Second, the conventions that buttress the constitution’s limits on the president have fallen victim to Mr Trump’s careless selfishness. David Frum, once a speechwriter for George W. Bush, lists some he has broken (and how long they have been observed): a refusal to disclose his tax return (since Gerald Ford), ignoring conflict-of-interest rules (Richard Nixon), running a business for profit (Lyndon Johnson), appointing relatives to senior posts in the administration (John F. Kennedy) and family enrichment by patronage (Ulysses S. Grant).

And third, Mr Trump paints those who stand in his way not as opponents, but as wicked or corrupt or traitors. Mr Trump and his base divide Republicans into good people who support him and bad people who do not—one reason why a record 40 congressional Republicans, including the House Speaker, Paul Ryan, will not seek re-election. The media that are for him are zealous loyalists; those that are not are branded enemies of the people. He has cast judicial investigations by Robert Mueller into his commercial and political links with Russia as a “deep-state” conspiracy. Mr Trump is reportedly toying with firing Mr Mueller or his boss in the Department of Justice. Yet, if a president cannot be investigated without it being counted as treason then, like a king, he is above the law.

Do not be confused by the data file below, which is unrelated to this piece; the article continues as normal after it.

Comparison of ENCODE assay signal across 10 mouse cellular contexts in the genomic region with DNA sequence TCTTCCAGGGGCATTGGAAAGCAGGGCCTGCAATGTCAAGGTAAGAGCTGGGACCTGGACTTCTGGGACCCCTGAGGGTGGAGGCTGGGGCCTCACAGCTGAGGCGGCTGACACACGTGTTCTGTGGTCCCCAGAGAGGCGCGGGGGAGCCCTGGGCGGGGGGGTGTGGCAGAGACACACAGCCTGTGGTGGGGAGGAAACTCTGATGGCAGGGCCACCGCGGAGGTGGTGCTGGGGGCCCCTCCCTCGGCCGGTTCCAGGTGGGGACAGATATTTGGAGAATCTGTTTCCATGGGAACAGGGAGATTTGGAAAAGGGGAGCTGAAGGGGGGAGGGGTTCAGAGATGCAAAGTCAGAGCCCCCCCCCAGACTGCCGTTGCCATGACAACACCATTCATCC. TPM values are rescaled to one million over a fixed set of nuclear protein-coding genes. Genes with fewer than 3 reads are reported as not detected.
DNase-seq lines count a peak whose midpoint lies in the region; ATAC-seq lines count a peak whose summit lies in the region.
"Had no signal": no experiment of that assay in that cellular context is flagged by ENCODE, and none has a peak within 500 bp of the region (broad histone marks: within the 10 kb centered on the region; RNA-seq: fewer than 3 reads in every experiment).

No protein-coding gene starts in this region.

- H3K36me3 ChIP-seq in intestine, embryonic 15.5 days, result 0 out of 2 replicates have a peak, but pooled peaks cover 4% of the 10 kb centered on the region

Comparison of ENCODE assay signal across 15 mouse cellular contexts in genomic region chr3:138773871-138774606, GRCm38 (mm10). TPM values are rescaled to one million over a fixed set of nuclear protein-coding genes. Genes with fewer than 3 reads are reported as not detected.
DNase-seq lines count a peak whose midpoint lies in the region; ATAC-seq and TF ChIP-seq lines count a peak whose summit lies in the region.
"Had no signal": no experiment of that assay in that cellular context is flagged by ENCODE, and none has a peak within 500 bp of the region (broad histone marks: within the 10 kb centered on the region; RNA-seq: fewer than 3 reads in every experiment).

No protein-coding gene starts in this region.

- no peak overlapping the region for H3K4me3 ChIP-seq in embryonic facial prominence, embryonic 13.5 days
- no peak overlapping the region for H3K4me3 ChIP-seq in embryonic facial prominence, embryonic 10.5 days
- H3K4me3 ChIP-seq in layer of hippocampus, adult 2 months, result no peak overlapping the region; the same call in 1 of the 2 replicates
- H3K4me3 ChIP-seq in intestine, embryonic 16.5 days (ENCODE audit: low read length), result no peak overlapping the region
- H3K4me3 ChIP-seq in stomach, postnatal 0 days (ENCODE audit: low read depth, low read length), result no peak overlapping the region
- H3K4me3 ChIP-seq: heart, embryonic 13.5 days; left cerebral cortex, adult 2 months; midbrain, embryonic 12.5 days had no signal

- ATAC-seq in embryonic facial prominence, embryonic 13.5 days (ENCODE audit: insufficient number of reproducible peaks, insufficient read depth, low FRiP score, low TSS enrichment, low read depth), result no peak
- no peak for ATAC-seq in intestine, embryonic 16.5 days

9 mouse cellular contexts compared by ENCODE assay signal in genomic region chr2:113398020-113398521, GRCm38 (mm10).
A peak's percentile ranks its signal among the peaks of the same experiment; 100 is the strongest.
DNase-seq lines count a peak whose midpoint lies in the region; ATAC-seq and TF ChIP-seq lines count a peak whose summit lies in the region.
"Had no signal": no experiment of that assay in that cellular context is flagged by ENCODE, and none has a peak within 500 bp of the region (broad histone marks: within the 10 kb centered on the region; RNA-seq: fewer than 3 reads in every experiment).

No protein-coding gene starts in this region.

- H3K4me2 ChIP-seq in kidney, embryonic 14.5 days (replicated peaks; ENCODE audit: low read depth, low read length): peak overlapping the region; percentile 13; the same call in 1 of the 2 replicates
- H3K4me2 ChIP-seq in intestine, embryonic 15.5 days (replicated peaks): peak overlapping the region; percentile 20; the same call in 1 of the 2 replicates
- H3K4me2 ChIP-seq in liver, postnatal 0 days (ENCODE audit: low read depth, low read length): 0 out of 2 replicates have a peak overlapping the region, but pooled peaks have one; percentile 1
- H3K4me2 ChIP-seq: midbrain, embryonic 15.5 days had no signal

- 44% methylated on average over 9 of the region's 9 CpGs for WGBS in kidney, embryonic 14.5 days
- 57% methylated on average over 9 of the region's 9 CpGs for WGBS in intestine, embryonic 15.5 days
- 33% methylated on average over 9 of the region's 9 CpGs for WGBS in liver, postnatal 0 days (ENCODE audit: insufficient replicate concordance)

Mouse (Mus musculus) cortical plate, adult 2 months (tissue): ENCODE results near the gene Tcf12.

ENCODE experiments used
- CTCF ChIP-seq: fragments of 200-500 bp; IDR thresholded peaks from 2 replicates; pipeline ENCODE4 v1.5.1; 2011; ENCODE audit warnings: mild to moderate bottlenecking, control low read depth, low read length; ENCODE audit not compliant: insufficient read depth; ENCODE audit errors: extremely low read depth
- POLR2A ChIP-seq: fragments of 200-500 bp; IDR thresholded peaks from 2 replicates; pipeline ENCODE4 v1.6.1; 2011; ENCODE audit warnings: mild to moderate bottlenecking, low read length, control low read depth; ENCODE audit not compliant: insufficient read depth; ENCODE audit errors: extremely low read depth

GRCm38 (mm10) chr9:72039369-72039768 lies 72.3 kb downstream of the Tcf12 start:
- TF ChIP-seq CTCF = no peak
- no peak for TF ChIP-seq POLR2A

The best rebuke to Mr Trump’s solipsism would be Republican defeat at the ballot box, starting with November’s mid-term elections. That may yet come to pass. But Mr Trump’s Republican base, stirred up by his loyal media, shows no sign of going soft. Polls suggest that its members overwhelmingly believe the president over Mr Comey. For them, criticism from the establishment is proof he must be doing something right.

Look up, look forwards and look in
But responsibility also falls to Republicans who know that Mr Trump is bad for America and the world. They feel pinned down, because they cannot win elections without Mr Trump’s base but, equally, they cannot begin to attempt to prise Mr Trump and his base apart without being branded traitors.

Such Republicans need to reflect on how speaking up will bear on their legacy. Mindful of their party’s future, they should remember that America’s growing racial diversity means that nativism will eventually lead to the electoral wilderness. And, for the sake of their country, they need to bring in a bill to protect Mr Mueller’s investigation from sabotage. If loyalty to Mr Trump grants him impunity, who knows where he will venture? Speaking to the Constitutional Convention in 1787 George Mason put it best: “Shall that man be above [justice], who can commit the most extensive injustice?”
"Myself, despite what they say about libertarians, I think we're actually allowed to pursue options beyond futility or sucking the dicks of the powerful." -- Eric the .5b